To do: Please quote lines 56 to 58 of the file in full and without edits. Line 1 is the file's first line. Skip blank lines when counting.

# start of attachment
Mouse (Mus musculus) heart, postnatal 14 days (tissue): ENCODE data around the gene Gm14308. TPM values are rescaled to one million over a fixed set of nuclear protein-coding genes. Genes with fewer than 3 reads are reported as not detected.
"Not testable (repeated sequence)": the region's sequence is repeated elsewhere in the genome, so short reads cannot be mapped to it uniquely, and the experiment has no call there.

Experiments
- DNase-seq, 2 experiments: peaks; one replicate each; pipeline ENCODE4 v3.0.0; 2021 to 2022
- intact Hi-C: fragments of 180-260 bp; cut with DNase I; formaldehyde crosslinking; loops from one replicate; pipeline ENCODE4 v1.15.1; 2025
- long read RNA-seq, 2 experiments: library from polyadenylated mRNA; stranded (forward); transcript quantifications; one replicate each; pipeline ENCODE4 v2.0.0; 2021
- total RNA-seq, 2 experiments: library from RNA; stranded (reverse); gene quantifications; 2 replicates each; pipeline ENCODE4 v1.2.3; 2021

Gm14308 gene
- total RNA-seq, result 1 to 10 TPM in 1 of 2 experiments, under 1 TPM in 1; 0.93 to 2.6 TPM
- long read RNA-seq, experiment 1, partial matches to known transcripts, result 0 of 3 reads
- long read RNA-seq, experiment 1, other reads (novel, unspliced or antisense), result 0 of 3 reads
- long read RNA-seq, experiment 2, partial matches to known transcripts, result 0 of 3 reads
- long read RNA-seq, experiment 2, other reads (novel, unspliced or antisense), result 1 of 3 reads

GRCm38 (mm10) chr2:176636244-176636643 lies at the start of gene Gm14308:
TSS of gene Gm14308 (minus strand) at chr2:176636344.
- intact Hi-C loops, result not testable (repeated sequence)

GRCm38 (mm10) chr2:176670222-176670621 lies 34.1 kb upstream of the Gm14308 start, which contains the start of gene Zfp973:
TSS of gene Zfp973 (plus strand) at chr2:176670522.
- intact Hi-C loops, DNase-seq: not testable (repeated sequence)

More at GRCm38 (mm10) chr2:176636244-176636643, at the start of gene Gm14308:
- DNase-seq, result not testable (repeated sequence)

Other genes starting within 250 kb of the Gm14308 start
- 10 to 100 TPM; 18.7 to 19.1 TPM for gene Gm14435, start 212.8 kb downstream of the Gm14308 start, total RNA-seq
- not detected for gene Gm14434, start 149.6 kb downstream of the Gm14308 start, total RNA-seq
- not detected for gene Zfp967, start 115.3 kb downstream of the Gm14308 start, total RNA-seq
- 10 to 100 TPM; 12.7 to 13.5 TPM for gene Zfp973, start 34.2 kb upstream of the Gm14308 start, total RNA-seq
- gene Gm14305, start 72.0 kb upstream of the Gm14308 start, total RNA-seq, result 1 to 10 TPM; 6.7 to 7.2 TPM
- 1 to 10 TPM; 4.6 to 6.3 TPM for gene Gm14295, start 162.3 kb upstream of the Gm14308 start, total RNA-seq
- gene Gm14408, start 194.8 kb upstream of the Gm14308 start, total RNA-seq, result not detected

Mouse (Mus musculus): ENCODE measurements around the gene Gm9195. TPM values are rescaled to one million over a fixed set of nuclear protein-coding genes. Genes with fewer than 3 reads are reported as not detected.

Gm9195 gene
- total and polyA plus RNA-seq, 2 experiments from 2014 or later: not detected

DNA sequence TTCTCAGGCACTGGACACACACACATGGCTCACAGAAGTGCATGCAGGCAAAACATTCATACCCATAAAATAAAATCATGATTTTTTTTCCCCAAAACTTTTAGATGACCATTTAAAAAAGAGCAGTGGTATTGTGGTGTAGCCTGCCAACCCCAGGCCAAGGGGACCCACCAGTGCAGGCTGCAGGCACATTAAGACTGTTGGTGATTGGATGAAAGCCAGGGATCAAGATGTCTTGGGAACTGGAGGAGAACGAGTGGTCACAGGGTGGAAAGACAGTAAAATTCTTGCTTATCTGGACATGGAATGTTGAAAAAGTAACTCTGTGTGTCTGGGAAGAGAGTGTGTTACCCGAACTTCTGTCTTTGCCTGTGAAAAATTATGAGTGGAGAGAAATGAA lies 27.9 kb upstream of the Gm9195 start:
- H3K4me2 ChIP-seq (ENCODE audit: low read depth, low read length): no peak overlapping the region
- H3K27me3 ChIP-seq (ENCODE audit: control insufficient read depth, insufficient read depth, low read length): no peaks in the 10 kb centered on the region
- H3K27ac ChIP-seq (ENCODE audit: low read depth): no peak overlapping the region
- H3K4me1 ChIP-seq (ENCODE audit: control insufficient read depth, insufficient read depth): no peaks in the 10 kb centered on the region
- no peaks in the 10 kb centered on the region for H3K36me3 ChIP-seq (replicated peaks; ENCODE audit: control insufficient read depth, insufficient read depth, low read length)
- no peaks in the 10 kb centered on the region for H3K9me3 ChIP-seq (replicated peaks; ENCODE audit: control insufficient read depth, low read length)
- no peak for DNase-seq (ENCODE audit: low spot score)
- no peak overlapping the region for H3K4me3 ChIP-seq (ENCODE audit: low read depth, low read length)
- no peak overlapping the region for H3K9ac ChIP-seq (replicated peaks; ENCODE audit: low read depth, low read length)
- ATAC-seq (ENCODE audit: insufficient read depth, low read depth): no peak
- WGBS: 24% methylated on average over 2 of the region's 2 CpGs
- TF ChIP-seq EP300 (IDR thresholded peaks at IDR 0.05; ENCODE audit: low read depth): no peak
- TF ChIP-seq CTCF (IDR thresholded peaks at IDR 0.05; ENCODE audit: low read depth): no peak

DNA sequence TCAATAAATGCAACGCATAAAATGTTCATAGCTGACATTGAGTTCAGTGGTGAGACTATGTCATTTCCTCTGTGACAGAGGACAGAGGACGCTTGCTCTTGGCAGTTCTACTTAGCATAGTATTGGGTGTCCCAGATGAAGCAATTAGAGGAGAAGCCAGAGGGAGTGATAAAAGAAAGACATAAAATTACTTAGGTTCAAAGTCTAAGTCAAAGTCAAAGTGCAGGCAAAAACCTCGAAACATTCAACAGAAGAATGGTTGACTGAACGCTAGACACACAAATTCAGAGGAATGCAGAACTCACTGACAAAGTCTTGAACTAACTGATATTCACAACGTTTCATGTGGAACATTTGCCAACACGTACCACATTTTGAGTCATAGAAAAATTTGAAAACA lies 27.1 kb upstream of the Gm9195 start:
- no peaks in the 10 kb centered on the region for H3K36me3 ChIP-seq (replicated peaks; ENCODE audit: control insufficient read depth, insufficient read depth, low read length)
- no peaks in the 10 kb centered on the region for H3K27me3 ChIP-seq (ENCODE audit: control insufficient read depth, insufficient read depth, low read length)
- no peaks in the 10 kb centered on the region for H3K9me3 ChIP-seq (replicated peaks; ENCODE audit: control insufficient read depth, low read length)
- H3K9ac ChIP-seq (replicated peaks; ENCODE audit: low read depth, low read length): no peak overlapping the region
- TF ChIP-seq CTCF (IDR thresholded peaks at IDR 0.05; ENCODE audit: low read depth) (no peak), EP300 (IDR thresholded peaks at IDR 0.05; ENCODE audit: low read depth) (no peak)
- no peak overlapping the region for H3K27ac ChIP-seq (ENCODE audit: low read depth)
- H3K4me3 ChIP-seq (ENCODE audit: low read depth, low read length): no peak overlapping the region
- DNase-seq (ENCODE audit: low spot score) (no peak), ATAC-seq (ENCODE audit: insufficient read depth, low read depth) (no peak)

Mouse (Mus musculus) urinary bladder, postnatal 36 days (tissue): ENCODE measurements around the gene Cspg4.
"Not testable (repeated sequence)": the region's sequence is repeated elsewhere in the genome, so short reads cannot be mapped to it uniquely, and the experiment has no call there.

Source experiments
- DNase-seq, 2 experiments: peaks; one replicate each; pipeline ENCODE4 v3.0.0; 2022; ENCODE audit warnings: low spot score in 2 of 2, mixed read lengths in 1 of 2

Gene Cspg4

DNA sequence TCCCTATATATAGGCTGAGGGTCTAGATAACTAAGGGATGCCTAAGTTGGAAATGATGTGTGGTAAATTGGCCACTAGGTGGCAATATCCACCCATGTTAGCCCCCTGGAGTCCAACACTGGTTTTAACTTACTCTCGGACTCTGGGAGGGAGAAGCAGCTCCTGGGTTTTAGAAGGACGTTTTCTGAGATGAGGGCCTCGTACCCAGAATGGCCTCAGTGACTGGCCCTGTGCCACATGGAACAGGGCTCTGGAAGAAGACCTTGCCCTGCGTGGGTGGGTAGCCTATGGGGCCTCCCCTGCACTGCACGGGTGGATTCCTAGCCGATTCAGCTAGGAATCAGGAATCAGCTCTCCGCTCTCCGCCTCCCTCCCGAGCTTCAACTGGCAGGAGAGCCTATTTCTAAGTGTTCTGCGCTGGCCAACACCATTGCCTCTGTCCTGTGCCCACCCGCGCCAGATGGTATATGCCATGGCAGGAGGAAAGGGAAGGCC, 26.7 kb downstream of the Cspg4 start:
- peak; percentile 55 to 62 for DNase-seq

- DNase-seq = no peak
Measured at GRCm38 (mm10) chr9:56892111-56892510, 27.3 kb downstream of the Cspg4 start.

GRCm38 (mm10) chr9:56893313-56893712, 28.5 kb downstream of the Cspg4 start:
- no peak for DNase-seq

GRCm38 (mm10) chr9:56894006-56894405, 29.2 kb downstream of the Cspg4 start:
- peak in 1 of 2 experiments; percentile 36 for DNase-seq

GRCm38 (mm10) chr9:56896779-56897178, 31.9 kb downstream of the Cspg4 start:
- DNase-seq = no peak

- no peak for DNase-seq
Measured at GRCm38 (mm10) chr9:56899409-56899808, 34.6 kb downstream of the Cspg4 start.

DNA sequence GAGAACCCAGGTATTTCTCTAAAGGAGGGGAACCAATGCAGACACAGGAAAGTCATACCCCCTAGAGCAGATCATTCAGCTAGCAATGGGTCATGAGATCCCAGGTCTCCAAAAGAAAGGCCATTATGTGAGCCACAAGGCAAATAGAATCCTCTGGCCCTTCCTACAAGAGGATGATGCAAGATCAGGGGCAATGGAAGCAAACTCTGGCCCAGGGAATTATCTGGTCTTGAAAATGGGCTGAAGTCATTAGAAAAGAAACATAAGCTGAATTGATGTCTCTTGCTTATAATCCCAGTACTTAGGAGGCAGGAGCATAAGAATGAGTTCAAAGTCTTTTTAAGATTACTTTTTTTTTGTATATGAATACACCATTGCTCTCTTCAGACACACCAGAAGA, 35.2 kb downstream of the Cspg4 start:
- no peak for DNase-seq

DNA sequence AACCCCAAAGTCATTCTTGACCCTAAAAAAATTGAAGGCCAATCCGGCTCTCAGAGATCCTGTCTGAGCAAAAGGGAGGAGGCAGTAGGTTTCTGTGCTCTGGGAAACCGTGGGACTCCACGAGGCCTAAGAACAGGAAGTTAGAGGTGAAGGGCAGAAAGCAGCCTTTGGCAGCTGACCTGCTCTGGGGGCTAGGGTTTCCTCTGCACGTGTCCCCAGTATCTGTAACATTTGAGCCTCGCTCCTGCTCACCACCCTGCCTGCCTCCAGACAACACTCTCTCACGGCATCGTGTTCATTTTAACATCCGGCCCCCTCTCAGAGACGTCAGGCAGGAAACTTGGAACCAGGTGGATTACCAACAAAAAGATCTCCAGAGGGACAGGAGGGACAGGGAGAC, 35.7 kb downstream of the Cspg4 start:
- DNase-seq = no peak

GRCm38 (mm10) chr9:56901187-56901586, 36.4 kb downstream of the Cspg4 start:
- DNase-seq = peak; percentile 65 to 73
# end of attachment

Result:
Mouse (Mus musculus) urinary bladder, postnatal 36 days (tissue): ENCODE measurements around the gene Cspg4.
"Not testable (repeated sequence)": the region's sequence is repeated elsewhere in the genome, so short reads cannot be mapped to it uniquely, and the experiment has no call there.

Source experiments